With only three Terrans in GSL Code S to start out the 2014 season, it's easy to start panicking about the state of game balance. A glance at the lineup for Season 1 of WCS America, however, shows that the biggest problem facing Terrans in South Korea is the fact that their biggest stars have crossed the Pacific. The kinds of Terran players you would expect to find in Code S, like Yun "TaeJa" Young Seo or Choi "Bomber" Ji Sung, have taken their talents to North America, creating a huge opportunity for Korea's Protoss and Zerg players.
America: The Celebrity Division
That makes WCS America perhaps the most exciting region in Season 1, thanks to the racial distribution of its players and the all-star Terran lineup who are playing in North America. While the GSL is going to be packed with Protoss vs. Protoss matchups, the American division stands a good chance of showcasing some of StarCraft's signature matchups.
More importantly, WCS America is practically the celebrity StarCraft division. While a lot of younger players have to stay in the more-difficult GSL due to team obligations, the players in WCS America this season are elder statesmen who are no longer beholden to anyone. They have a better chance of success in America than they do in Korea, and it leaves them better-positioned to compete on the rest of the international circuit.
That's great news for fans of the classics, who want to savor the greats just a little bit longer. Bomber is approaching retirement and already thinking about what the next act of his career will be like. Lim "NesTea" Jae Duk has been surpassed by his imitators, and now struggles against his rivals. Lee Jae Dong appears to be StarCraft's Dorian Gray, somehow getting better as he remains preternaturally passionate for a career he's pursued since Brood War. In other words, WCS America is showcasing the absolute best of StarCraft's past and present.
Not Easy For The Locals
If there's a fly in the ointment, it's what all this Korean talent means for the North American and Chinese/Taiwanese contingents competing in the Premier League. While Sasha "Scarlett" Hostyn has more than proved her mettle at this point, the fact remains that for most non-Korean players, WCS America is going to be a huge challenge.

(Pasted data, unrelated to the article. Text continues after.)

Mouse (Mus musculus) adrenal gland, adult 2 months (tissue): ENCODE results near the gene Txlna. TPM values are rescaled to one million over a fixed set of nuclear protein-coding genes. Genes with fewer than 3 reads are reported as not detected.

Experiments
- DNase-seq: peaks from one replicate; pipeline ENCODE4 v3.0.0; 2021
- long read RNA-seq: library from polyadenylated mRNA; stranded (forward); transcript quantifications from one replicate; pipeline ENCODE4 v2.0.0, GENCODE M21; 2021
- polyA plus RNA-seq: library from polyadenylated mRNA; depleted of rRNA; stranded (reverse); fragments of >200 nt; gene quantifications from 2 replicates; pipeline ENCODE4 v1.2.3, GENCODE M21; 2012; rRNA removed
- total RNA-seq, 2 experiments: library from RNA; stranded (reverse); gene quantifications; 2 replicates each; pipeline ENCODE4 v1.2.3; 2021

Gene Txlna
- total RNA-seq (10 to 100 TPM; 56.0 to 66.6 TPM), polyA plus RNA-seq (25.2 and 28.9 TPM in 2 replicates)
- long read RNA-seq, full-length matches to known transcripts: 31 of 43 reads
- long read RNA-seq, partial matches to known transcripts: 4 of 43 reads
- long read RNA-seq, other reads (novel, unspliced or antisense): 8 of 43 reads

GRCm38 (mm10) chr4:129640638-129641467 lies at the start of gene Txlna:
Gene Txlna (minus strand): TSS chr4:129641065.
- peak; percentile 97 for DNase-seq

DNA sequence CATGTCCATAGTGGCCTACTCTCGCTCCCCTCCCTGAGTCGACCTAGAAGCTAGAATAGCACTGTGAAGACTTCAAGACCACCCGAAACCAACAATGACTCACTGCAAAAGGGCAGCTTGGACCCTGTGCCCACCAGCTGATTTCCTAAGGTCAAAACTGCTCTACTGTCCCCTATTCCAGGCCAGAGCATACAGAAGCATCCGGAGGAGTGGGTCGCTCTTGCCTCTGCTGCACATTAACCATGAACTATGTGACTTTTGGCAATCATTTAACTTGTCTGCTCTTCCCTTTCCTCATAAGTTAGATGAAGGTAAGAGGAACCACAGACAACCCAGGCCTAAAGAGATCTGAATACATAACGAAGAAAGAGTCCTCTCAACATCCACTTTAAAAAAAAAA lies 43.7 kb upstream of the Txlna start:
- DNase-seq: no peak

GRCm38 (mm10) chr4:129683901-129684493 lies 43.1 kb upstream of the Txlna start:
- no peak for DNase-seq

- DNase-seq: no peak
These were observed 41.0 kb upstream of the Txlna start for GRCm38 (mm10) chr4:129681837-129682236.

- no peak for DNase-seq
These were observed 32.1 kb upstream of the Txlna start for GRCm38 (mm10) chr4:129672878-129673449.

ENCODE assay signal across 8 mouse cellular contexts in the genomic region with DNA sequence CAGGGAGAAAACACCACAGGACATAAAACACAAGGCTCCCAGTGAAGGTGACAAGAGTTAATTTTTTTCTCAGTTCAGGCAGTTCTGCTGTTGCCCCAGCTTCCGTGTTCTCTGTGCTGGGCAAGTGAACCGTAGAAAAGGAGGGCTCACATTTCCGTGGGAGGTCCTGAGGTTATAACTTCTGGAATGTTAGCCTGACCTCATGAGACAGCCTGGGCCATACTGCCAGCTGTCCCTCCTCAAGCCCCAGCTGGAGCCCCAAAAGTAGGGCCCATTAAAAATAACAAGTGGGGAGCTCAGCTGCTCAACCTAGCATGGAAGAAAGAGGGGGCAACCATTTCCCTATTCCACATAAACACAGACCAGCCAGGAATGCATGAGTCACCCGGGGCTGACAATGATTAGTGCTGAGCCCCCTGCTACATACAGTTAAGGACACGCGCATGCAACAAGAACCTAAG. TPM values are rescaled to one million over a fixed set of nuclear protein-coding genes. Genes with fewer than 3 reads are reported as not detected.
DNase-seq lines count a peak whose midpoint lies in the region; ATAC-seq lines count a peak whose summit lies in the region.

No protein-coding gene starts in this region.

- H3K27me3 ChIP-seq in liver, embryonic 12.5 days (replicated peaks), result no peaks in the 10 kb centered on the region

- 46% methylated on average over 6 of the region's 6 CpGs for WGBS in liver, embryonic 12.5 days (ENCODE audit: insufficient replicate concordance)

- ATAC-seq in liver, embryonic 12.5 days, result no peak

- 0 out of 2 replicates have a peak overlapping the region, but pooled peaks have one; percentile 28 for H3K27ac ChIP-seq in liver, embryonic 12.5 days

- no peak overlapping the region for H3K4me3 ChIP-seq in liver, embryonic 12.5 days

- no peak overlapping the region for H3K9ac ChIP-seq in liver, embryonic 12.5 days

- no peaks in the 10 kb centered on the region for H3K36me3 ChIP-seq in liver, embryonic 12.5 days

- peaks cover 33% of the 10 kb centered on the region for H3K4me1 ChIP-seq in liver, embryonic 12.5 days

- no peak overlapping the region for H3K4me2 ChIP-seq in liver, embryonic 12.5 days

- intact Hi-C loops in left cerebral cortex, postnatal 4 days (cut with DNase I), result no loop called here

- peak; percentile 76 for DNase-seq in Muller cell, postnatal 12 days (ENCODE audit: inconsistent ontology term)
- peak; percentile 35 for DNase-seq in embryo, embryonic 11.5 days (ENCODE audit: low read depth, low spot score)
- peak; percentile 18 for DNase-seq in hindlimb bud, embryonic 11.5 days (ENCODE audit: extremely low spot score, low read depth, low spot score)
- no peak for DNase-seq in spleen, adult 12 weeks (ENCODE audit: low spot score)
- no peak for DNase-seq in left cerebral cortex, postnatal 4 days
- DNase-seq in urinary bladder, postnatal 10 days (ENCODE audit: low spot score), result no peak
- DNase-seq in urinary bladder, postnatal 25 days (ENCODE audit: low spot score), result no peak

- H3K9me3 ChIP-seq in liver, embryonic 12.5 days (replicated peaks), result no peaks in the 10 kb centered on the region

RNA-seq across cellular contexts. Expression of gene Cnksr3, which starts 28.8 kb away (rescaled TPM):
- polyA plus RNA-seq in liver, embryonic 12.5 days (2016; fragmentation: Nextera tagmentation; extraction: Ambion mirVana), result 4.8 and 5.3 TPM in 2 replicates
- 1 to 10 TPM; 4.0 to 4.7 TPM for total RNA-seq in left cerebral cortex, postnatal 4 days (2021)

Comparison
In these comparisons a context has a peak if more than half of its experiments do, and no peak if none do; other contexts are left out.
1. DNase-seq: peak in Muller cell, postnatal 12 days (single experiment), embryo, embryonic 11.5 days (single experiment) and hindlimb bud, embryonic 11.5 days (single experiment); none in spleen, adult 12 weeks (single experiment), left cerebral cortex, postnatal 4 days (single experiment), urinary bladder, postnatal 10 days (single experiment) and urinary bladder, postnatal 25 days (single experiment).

If a lot of the non-Korean players make early exits from this tournament, there will probably be some criticism of Blizzard's "soft" region-lock in WCS America (and Europe). Greg "IdrA" Fields predicted that by giving players a grace-period to choose regions before enforcing the region restrictions, we'd see a lot of Korean players being grandfathered in to Premier League where they could dominate their foreign rivals.
Still, it's hard to complain about this from a spectator standpoint. This is a rare chance to see a bunch of all-time greats playing together in one tournament, and ultimately, StarCraft 2 is a sport where the best play against the best. In time, hopefully that will mean it takes on a more international character. But just as nobody complains about regional disparity when the US and Canadian hockey teams take the ice against each other, it's hard to be anything other than thrilled when seeing who will be competing in WCS America when it begins next Tuesday.
As always, you'll be able watch WCS America at Battle Net. It airs every Tuesday and Wednesday at 3 PM PST.
For more news, follow Red Bull eSports on Twitter.